The body and clothing of the hermit were untouched by corruption. Despite all the terrible circumstances, the condition in which the body was found was exactly as it was when he died on the evening of December 24, 1898. His body was tender, his members were flexible, his muscles soft; there was no dryness in his skin and flesh; his beard was present in its entirety, the hair on his scalp was the same, and the monastic crown on his head was preserved as it had been at the moment of his death.

How amazing! Death and the sign of death could not prevail over the body of Charbel! His soul separated from the body, but many of the properties of a living remained intact for all these fifty-four years. (Fr. Mansour's book was printed in 1952, Fr. Charbel died in 1898. That is why we state fifty-four years).

The following are testimonies of venerable and respectable monks who knew the truth. They testified as to what they had seen with their own eyes, without adding or diminishing anything of what they remembered. Here also are the testimonies of the lay people, neighbors of the monastery, told with the simplicity of little children.

First, the testimony of Sab Bou-Moussey, concerning the time the tomb was first opened. He was among the first who placed the body of Father Charbel in his grave and the last to bid him farewell. He was the first to run to the grave to see him and verify if death had returned the body to the dust from which was taken. He said,

> Yes, I was present when the tomb was opened. The reason I was present was that I had a pain in my back as the result of an injury when lightning hit my house two years ago. I had tried all kinds of treatments, to no avail. I was bent forward and in continuous pain. If I walked a few hours, I had to rest for two days. Therefore, when I heard that the Patriarch had ordered the Superior of the monastery to open the tomb and to check the body, I went to the grave with the hope of being cured because I was sure Charbel was a saint. I asked the Superior to allow me to be the first to enter the tomb and he gave me his permission. I entered bending down because the entrance was low and narrow. I felt a severe pain in my back; my feet were immersed in mud about two inches deep. I found the body of Father Charbel exactly as we had placed it on the day of his burial; his clothes were dry. I uncovered his chest and the rest of his body and found it covered with mold of a blue color.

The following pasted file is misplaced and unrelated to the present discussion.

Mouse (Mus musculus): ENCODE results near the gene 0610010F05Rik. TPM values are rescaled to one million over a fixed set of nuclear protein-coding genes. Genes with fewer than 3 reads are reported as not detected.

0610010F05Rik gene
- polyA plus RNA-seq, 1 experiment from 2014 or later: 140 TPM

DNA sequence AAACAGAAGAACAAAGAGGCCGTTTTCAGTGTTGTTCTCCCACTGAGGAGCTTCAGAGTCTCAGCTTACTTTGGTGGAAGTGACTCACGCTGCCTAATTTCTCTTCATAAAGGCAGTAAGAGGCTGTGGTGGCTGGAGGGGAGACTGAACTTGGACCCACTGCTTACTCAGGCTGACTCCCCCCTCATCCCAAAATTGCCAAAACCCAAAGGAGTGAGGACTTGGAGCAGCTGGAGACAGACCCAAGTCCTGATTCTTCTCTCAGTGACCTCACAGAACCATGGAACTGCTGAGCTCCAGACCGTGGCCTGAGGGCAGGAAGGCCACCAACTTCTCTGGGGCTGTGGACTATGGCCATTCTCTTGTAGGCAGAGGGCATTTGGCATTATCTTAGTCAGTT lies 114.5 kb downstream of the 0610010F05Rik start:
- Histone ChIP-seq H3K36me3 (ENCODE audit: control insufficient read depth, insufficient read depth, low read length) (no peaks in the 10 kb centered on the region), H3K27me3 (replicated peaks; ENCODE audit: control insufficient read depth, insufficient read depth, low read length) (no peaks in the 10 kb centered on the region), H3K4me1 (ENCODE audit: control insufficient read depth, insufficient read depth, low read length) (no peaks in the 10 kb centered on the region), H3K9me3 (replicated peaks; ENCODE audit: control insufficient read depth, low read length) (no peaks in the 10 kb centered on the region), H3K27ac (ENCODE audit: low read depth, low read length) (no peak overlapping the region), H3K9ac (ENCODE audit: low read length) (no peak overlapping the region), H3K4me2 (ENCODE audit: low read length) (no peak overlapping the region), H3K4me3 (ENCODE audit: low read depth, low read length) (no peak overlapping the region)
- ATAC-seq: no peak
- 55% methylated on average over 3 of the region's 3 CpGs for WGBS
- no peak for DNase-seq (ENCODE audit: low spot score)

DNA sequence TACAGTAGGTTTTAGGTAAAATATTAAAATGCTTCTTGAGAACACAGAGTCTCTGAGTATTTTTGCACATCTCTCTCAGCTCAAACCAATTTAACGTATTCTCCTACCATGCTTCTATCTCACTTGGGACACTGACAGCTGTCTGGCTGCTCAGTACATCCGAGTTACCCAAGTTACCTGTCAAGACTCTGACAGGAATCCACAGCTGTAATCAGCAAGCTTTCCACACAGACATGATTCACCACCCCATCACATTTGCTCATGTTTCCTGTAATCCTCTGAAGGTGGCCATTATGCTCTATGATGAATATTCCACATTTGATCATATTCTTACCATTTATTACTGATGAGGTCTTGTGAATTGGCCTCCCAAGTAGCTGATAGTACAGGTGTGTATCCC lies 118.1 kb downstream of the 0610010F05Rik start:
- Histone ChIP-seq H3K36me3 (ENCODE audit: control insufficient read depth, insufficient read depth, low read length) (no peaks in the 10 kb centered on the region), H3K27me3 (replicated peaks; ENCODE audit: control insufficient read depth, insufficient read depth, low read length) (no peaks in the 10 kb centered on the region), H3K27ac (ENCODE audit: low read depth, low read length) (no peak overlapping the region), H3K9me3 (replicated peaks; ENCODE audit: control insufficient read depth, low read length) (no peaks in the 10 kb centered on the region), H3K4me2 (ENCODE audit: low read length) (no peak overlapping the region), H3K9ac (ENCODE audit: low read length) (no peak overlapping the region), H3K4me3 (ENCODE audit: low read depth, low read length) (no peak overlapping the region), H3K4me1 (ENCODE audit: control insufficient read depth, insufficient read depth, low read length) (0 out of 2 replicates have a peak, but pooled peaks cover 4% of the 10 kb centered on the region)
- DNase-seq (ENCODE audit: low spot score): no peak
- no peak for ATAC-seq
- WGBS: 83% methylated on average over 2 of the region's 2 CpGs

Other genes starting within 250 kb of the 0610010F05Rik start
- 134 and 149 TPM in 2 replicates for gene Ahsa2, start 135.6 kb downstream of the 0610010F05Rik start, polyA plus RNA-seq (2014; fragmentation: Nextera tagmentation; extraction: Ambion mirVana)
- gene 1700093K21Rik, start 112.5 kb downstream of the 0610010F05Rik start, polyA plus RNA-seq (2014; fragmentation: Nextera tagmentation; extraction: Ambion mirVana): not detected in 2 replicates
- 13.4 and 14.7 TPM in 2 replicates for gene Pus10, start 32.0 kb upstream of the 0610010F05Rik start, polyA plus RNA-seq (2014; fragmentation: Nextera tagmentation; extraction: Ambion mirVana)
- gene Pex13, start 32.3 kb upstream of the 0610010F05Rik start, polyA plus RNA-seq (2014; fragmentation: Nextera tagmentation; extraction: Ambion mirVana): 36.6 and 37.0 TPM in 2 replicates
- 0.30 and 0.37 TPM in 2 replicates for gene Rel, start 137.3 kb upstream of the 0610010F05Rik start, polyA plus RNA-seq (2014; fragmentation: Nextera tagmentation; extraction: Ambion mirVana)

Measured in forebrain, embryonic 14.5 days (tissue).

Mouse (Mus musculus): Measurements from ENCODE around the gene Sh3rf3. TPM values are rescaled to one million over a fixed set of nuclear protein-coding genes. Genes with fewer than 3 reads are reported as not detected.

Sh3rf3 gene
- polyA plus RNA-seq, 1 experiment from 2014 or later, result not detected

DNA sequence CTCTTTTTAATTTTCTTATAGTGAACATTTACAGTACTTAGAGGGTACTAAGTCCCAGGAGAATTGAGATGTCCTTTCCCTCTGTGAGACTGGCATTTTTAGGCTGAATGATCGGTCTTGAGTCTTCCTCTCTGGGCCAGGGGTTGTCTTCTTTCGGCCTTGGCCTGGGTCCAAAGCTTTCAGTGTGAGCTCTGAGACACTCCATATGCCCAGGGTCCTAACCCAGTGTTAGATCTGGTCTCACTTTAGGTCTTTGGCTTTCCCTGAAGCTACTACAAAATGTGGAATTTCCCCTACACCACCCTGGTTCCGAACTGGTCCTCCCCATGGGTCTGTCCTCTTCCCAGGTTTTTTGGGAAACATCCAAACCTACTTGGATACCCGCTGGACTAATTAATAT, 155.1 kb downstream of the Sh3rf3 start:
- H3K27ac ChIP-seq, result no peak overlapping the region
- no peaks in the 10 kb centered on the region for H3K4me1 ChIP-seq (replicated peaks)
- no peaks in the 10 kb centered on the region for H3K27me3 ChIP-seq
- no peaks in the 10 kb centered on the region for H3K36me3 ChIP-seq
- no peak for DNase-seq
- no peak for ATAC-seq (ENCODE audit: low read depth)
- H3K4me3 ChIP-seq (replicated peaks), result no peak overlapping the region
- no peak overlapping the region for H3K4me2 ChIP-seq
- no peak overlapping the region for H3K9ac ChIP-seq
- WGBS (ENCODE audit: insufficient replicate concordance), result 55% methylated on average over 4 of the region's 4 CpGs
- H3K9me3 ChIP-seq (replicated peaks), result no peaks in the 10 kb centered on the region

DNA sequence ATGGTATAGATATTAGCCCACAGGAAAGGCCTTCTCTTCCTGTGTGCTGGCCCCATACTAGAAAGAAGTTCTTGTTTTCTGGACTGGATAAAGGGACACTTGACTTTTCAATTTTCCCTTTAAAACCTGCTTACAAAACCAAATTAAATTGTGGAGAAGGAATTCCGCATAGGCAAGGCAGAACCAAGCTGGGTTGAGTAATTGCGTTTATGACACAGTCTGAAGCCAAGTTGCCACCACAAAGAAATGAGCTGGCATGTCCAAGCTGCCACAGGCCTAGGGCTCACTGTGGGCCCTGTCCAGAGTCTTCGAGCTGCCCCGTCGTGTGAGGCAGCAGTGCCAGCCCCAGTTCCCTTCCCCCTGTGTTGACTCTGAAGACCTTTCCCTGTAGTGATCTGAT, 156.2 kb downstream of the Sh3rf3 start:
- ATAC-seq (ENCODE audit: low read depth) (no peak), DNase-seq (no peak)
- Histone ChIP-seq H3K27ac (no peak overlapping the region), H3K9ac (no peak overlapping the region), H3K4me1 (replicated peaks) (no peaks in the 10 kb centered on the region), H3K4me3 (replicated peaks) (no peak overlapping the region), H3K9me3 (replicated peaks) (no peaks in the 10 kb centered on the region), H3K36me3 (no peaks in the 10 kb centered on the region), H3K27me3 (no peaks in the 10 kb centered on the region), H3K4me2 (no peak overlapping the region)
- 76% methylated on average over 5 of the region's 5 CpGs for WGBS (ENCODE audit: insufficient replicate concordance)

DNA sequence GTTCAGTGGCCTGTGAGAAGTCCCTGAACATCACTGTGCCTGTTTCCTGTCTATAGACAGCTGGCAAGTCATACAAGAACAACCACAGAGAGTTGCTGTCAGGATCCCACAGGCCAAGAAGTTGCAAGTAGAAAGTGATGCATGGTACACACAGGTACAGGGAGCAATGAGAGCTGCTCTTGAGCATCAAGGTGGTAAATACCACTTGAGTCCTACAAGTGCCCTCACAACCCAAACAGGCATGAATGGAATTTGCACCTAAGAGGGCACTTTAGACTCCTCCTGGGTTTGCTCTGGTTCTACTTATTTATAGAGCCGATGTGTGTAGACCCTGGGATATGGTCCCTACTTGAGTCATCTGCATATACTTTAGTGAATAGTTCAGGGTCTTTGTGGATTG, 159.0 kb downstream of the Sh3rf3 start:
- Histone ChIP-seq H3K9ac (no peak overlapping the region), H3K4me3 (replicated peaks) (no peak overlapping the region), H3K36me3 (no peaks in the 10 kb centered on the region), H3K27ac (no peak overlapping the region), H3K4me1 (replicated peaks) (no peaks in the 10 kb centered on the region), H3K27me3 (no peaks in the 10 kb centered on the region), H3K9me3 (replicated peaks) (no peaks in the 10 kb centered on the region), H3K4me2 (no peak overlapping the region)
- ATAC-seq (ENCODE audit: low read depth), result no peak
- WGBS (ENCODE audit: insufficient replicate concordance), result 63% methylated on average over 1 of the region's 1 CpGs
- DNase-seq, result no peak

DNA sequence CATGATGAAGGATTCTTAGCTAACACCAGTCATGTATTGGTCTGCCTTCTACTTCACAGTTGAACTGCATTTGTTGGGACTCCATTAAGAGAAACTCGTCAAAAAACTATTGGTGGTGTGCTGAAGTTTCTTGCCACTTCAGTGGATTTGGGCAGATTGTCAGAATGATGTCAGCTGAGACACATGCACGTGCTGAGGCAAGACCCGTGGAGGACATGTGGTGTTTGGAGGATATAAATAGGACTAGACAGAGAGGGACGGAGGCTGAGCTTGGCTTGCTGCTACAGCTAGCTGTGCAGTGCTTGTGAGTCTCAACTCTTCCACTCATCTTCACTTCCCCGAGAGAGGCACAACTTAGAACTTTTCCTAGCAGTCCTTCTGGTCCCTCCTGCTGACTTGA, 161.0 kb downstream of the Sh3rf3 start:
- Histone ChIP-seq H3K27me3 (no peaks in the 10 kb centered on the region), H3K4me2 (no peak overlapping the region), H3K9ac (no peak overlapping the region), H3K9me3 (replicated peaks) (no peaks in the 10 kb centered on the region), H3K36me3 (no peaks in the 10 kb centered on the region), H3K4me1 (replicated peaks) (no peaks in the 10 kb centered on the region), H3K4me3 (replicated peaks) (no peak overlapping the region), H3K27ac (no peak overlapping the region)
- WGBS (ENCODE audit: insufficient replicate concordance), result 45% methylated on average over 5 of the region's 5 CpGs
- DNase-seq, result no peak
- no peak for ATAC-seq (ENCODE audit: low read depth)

Then, Brother Elias Bmahreeney asked the Father Superior to enter the tomb after me. He did and removed two pieces of flesh that had fallen from the heels of the hermit's feet. I, however, wiped my hand over his back and his chest and rubbed my back with the blue mold that had stuck to my hand from his body, saying to Charbel "Now is your turn! You died in my hands and I did not ask you for anything. Cure me now." His body, all his muscles were soft, flexible, as they were when he was alive. I remember very well that his thumb and the finger of his hand, which I lifted up for the Superior to see, had no mold on them. The Superior then asked us to come out of the grave and gave orders to close it. <

The first miracle is summed up with Saba Bou-Moussey statement "After the closing of the grave, I went with the monks to Ehmej to attend the funeral of David Joseph Saad. I walked both ways, which took me two hours. When I came back home, my wife said to me," 'I see that you're not tired as usual. Did Father Charbel cure you?' I then came to the realization of the change concerning myself. I felt the spot on my body that had caused me so much pain and the hump on my back. I stood up and sat down. I bent to the right and to the left. I felt no pain at all!"


Sections: 1  2  3  4  5  6   |   << Previous :: Next >>

From the Church of the Hermitage to the Church of the Monastery
From the book, Three Lights From the East, by Father Mansour Awad.
 
Also Read The Call of the Desert
+  Charbel.org  Home + Life + Miracles + Photos + Links  + Hardini.org + Rafca.org + Maroun.org +